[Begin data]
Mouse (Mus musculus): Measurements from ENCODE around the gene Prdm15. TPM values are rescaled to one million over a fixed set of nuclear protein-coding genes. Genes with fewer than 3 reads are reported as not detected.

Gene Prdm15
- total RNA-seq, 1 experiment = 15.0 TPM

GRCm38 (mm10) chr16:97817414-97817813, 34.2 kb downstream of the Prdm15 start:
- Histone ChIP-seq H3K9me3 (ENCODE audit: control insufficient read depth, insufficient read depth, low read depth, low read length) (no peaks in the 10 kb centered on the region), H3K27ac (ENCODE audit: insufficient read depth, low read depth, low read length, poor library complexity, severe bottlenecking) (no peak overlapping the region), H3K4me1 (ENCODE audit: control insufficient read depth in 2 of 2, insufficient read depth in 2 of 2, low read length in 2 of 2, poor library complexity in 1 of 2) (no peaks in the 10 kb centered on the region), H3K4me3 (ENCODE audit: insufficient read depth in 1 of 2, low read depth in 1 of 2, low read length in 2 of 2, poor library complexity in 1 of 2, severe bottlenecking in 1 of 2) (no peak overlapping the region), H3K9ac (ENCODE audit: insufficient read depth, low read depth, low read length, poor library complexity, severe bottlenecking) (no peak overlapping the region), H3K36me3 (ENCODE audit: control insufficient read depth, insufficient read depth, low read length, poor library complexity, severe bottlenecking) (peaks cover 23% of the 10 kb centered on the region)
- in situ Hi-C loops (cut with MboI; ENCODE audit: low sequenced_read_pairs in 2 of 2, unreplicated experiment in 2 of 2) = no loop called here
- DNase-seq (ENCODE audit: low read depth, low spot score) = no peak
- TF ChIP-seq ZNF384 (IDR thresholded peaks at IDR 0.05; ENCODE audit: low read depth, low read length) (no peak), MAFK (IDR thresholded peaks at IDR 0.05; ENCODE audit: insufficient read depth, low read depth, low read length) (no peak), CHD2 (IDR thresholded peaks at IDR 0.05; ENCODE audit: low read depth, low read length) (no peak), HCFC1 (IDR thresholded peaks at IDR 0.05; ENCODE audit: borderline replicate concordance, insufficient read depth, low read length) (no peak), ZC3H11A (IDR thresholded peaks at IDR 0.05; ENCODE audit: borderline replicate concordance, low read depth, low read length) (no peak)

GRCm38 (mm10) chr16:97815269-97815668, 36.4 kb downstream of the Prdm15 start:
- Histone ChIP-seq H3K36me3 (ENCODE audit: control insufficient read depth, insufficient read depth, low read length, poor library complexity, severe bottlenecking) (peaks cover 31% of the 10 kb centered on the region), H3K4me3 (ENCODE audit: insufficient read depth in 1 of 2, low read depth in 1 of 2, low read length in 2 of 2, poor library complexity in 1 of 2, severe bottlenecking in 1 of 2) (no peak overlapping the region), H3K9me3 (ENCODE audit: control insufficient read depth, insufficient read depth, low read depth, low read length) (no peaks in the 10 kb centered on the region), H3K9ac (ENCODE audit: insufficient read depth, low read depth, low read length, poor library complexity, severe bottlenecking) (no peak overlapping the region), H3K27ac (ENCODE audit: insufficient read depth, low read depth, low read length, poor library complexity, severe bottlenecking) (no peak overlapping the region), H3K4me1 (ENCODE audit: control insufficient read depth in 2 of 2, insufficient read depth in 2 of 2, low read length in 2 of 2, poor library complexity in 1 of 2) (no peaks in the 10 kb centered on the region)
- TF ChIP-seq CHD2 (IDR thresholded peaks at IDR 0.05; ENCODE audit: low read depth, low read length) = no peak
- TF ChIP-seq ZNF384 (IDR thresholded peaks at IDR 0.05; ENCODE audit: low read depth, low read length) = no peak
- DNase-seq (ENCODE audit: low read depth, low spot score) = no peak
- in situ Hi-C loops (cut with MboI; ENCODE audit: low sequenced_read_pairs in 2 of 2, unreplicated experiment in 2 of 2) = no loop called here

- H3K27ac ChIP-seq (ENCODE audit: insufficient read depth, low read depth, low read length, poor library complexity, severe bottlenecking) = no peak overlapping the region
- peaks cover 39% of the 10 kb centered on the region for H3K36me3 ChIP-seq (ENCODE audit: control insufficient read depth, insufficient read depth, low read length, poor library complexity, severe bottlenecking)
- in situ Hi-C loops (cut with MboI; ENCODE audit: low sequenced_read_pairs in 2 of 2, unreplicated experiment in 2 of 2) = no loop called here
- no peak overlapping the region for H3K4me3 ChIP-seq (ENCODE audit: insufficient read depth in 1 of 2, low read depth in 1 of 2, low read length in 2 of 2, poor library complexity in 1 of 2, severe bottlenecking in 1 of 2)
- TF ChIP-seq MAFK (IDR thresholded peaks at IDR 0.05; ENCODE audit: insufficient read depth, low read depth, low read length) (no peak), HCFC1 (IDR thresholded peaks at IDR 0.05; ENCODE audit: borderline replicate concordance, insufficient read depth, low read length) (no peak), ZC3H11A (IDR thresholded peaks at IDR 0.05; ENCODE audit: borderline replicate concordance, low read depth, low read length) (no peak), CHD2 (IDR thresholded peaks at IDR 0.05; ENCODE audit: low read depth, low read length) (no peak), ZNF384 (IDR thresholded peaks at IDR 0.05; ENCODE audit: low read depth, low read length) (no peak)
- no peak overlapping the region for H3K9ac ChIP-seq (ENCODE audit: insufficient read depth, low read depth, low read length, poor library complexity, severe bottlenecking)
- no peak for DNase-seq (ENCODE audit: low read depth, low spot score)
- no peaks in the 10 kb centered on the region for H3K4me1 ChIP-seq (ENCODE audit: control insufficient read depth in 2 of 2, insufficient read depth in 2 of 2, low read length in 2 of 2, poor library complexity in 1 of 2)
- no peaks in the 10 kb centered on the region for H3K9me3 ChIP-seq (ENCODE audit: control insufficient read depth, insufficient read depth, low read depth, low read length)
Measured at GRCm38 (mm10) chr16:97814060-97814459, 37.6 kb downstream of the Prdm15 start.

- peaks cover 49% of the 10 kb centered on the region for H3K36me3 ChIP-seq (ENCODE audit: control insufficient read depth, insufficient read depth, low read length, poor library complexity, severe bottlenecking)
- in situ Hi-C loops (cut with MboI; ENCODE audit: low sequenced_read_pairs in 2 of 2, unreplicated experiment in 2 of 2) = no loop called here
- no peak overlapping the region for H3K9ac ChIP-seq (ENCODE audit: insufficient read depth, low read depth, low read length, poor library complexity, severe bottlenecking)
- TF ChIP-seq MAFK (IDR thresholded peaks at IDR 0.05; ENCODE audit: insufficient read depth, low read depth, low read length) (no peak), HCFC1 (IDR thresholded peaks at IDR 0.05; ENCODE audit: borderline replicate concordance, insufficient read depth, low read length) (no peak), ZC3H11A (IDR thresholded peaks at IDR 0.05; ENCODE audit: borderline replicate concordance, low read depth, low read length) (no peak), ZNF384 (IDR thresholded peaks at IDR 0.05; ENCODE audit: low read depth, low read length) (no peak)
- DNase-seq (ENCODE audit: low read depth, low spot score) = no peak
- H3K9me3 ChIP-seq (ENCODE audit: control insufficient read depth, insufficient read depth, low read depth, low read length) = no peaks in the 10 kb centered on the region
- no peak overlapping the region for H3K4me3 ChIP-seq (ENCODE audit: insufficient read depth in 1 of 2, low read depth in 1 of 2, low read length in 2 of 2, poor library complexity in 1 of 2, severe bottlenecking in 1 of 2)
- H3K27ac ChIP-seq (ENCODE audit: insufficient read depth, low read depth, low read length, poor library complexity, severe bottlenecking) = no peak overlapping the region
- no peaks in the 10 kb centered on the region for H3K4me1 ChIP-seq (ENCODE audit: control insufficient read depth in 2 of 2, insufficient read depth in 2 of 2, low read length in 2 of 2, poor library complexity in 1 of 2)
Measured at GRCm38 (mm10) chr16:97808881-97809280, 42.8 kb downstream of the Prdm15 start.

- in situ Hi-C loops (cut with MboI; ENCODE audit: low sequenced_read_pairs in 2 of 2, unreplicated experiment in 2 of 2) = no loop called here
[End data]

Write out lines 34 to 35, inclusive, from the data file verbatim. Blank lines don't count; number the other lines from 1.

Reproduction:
Measured at GRCm38 (mm10) chr16:97808881-97809280, 42.8 kb downstream of the Prdm15 start.

- in situ Hi-C loops (cut with MboI; ENCODE audit: low sequenced_read_pairs in 2 of 2, unreplicated experiment in 2 of 2) = no loop called here